Testing JPA Queries with Spring Boot and @DataJpaTest

Table Of Contents

Aside from unit tests, integration tests play a vital role in producing quality software. A special kind of integration test deals with the integration between our code and the database.

With the @DataJpaTest annotation, Spring Boot provides a convenient way to set up an environment with an embedded database to test our database queries against.

In this tutorial, we’ll first discuss which types of queries are worthy of tests and then discuss different ways of creating a database schema and database state to test against.

Example Code

This article is accompanied by a working code example on GitHub.

The “Testing with Spring Boot” Series

This tutorial is part of a series:

  1. Unit Testing with Spring Boot
  2. Testing Spring MVC Web Controllers with @WebMvcTest
  3. Testing JPA Queries with Spring Boot and @DataJpaTest
  4. Integration Tests with @SpringBootTest

If you like learning from videos, make sure to check out Philip’s Testing Spring Boot Applications Masterclass (if you buy through this link, I get a cut).


In this tutorial, aside from the usual Spring Boot dependencies, we’re using JUnit Jupiter as our testing framework and H2 as an in-memory database.

dependencies {

What to Test?

The first question to answer to ourselves is what we need to test. Let’s consider a Spring Data repository responsible for UserEntity objects:

interface UserRepository extends CrudRepository<UserEntity, Long> {
  // query methods

We have different options to create queries. Let’s look at some of those in detail to determine if we should cover them with tests.

Inferred Queries

The first option is to create an inferred query:

UserEntity findByName(String name);

We don’t need to tell Spring Data what to do, since it automatically infers the SQL query from the name of the method name.

What’s nice about this feature is that Spring Data also automatically checks if the query is valid at startup. If we renamed the method to findByFoo() and the UserEntity does not have a property foo, Spring Data will point that out to us with an exception:

  No property foo found for type UserEntity!

So, as long as we have at least one test that tries to start up the Spring application context in our code base, we do not need to write an extra test for our inferred query.

Note that this is not true for queries inferred from long method names like findByNameAndRegistrationDateBeforeAndEmailIsNotNull(). This method name is hard to grasp and easy to get wrong, so we should test if it really does what we intended.

Having said this, it’s good practice to rename such methods to a shorter, more meaningful name and add a @Query annotation to provide a custom JPQL query.

Custom JPQL Queries with @Query

If queries become more complex, it makes sense to provide a custom JPQL query:

@Query("select u from UserEntity u where u.name = :name")
UserEntity findByNameCustomQuery(@Param("name") String name);

Similar to inferred queries, we get a validity check for those JPQL queries for free. Using Hibernate as our JPA provider, we’ll get a QuerySyntaxException on startup if it found an invalid query:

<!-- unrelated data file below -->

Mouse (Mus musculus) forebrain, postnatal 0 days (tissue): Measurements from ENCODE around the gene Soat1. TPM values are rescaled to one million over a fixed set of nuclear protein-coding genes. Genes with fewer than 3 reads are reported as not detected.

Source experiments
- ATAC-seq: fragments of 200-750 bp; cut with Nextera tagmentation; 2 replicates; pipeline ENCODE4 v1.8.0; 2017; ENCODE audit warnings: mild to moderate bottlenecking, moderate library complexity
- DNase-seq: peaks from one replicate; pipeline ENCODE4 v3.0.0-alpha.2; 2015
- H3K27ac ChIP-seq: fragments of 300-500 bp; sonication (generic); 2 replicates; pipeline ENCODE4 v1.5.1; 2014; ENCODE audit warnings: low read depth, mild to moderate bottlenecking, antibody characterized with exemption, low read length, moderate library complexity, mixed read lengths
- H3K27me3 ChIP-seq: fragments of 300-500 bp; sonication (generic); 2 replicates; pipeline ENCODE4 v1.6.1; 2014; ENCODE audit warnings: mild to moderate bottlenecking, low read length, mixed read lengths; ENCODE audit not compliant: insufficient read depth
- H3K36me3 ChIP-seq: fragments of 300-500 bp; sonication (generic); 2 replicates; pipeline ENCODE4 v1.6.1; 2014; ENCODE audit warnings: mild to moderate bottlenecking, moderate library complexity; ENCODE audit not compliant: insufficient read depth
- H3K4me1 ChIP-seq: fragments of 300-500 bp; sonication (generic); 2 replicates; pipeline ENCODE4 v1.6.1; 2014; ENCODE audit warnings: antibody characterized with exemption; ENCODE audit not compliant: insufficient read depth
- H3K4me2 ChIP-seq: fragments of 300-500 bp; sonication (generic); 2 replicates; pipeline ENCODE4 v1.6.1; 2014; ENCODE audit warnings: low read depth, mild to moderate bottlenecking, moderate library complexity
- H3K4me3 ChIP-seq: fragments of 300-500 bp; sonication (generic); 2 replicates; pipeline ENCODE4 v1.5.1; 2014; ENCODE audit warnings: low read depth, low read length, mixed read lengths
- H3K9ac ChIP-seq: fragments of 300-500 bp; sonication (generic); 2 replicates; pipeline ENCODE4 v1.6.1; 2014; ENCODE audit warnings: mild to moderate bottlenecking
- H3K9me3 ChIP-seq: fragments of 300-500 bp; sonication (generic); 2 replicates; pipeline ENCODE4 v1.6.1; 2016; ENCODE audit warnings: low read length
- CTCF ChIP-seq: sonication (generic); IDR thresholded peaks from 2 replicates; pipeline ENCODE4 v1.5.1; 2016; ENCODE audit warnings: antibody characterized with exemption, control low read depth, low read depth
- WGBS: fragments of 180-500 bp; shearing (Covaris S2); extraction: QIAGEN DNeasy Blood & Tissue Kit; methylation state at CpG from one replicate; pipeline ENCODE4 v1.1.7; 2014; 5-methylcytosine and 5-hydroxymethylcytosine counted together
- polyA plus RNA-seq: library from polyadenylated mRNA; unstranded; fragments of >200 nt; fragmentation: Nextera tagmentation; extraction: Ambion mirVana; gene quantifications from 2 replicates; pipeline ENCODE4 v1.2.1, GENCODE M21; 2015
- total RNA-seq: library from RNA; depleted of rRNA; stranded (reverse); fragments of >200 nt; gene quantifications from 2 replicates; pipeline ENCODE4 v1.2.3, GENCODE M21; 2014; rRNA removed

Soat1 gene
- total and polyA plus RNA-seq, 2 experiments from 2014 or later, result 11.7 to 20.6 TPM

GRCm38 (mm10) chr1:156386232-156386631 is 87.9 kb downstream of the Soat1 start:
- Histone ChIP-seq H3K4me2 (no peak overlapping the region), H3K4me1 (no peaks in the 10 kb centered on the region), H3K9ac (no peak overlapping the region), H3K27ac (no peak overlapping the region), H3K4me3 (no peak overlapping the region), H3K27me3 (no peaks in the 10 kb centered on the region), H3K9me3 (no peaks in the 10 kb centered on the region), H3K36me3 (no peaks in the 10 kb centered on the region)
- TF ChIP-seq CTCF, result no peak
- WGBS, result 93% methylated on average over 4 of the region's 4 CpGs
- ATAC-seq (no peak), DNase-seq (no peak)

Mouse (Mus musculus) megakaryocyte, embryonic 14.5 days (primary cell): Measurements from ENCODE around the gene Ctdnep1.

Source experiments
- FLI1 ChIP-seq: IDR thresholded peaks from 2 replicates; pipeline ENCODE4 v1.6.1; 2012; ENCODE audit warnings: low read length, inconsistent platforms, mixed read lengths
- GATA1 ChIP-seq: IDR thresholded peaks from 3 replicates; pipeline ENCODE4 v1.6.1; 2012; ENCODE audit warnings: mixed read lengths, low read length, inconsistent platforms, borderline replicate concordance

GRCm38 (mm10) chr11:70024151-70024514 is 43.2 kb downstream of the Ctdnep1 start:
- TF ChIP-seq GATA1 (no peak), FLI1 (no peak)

unexpected token: foo near line 1, column 64 [select u from ...]

Custom queries, however, can get a lot more complicated than finding an entry by a single attribute. They might include joins with other tables or return complex DTOs instead of an entity, for instance.

So, should we write tests for custom queries? The unsatisfying answer is that we have to decide for ourselves if the query is complex enough to require a test.

Native Queries with @Query

Another way is to use a native query:

  value = "select * from user as u where u.name = :name",
  nativeQuery = true)
UserEntity findByNameNativeQuery(@Param("name") String name);

Instead of specifying a JPQL query, which is an abstraction over SQL, we’re specifying an SQL query directly. This query may use a database-specific SQL dialect.

It’s important to note that neither Hibernate nor Spring Data validate native queries at startup. Since the query may contain database-specific SQL, there’s no way Spring Data or Hibernate can know what to check for.

So, native queries are prime candidates for integration tests. However, if they really use database-specific SQL, those tests might not work with the embedded in-memory database, so we would have to provide a real database in the background (for instance in a docker container that is set up on-demand in the continuous integration pipeline).

@DataJpaTest in a Nutshell

To test Spring Data JPA repositories, or any other JPA-related components for that matter, Spring Boot provides the @DataJpaTest annotation. We can just add it to our unit test and it will set up a Spring application context:

class UserEntityRepositoryTest {

  @Autowired private DataSource dataSource;
  @Autowired private JdbcTemplate jdbcTemplate;
  @Autowired private EntityManager entityManager;
  @Autowired private UserRepository userRepository;

  void injectedComponentsAreNotNull(){


The code examples in this tutorial use the @ExtendWith annotation to tell JUnit 5 to enable Spring support. As of Spring Boot 2.1, we no longer need to load the SpringExtension because it's included as a meta annotation in the Spring Boot test annotations like @DataJpaTest, @WebMvcTest, and @SpringBootTest.